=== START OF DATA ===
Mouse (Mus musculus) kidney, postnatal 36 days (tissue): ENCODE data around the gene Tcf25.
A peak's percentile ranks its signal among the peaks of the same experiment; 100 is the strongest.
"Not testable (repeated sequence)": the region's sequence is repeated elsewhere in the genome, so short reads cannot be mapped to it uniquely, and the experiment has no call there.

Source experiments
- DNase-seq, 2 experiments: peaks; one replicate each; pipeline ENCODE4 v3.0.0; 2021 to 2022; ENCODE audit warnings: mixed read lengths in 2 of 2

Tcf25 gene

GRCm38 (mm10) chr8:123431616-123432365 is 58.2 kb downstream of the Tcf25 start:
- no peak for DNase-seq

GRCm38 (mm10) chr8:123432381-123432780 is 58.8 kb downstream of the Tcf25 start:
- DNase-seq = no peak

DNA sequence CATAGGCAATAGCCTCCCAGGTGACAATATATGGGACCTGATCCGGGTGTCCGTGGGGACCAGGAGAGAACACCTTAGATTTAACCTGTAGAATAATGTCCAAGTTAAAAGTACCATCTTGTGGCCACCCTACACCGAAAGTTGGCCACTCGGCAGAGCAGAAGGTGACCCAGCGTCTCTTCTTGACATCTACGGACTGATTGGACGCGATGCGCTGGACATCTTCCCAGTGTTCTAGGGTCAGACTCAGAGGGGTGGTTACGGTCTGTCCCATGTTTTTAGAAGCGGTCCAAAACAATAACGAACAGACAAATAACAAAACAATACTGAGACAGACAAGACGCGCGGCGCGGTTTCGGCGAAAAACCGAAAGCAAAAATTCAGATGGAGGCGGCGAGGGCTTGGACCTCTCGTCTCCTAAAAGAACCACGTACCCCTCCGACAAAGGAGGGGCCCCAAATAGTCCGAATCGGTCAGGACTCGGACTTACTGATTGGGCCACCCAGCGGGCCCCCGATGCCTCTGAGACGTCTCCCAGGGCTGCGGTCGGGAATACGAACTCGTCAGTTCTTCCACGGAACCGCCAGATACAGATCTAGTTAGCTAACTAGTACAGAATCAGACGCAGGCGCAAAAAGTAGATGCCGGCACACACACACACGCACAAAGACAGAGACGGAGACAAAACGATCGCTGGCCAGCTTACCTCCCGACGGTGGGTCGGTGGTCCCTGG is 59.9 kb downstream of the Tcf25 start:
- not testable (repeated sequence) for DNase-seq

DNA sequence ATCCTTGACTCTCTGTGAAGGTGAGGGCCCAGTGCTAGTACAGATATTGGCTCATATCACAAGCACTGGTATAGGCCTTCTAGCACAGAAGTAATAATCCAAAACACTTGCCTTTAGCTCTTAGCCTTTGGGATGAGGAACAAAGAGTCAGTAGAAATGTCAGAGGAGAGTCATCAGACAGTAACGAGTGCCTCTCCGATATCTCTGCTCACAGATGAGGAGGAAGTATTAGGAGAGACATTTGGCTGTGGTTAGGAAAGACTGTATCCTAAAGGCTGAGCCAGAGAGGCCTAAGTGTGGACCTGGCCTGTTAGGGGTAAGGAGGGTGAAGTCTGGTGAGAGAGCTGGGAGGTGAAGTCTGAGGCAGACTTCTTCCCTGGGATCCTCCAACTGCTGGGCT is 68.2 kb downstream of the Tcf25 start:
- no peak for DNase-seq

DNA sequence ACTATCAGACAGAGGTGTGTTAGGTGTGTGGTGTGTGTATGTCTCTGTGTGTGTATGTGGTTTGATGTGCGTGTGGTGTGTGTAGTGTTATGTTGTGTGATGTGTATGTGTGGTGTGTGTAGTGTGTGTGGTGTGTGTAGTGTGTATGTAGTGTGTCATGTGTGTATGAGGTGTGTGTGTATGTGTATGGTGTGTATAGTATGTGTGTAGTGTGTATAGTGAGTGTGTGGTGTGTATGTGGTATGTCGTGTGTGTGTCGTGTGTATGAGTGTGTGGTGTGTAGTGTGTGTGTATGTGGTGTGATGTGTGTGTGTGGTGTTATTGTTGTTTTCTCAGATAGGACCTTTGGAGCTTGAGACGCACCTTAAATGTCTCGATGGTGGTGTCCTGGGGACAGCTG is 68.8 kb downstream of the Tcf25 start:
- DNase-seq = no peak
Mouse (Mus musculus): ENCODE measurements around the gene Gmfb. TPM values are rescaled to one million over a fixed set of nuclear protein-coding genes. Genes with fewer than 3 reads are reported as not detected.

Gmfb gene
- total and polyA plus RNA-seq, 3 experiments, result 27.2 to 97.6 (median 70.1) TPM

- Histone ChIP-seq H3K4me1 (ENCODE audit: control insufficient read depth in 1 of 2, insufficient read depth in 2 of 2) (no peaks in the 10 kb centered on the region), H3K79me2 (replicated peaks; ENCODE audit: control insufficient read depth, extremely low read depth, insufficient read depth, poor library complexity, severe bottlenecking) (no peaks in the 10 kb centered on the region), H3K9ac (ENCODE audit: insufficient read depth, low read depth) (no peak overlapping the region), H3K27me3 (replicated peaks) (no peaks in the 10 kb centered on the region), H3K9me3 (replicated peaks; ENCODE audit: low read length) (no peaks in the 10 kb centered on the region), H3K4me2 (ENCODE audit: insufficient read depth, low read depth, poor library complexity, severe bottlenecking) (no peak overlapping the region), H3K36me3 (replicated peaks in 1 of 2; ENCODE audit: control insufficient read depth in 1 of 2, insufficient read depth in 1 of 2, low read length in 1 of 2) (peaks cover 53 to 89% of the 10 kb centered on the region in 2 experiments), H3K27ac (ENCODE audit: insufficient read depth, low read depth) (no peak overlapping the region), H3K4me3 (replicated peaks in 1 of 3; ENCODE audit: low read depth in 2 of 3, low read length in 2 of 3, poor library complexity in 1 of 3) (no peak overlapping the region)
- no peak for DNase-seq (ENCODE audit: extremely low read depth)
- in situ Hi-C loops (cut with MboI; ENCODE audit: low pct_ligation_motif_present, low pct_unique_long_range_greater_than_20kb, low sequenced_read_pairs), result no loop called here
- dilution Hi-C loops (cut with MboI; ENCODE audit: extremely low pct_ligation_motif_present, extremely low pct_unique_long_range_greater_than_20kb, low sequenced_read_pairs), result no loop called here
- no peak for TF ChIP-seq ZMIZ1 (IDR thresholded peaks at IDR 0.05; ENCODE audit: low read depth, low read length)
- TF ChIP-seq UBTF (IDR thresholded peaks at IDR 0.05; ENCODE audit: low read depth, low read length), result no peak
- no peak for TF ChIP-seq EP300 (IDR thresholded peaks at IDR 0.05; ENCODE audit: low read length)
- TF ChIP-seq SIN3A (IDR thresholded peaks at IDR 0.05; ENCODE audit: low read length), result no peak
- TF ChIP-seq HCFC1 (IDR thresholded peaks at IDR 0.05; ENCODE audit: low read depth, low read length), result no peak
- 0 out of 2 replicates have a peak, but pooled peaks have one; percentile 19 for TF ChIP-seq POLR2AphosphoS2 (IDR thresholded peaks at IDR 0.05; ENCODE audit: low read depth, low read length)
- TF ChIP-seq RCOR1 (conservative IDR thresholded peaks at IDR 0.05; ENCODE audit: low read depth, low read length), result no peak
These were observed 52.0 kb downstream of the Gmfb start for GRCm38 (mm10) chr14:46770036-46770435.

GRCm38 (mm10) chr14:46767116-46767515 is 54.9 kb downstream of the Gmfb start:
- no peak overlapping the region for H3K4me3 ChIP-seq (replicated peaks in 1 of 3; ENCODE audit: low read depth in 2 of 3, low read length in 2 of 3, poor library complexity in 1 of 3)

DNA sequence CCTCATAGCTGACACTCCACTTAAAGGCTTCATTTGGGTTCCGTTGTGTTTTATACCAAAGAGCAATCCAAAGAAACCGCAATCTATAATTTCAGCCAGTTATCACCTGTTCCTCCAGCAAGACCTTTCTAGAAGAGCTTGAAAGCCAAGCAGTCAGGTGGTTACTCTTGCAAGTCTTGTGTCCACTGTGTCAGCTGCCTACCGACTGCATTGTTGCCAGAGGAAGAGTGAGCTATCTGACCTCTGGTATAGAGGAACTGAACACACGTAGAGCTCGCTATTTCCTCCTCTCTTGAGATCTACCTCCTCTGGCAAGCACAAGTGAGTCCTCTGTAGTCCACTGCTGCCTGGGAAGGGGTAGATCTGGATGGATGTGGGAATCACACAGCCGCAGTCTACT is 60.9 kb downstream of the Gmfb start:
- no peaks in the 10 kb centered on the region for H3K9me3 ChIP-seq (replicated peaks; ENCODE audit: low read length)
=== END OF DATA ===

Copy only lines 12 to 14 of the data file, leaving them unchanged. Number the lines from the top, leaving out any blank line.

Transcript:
- not testable (repeated sequence) for DNase-seq

DNA sequence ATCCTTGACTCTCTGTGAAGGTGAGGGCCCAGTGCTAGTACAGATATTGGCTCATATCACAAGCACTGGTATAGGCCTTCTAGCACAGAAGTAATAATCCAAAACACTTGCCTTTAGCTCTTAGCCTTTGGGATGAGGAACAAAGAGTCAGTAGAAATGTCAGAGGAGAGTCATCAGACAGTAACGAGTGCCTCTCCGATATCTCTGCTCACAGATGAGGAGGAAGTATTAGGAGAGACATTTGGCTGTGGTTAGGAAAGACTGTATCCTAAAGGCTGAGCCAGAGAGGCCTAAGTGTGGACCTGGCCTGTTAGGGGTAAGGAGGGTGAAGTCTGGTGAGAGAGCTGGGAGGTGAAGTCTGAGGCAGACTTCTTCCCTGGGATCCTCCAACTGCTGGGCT is 68.2 kb downstream of the Tcf25 start:
- no peak for DNase-seq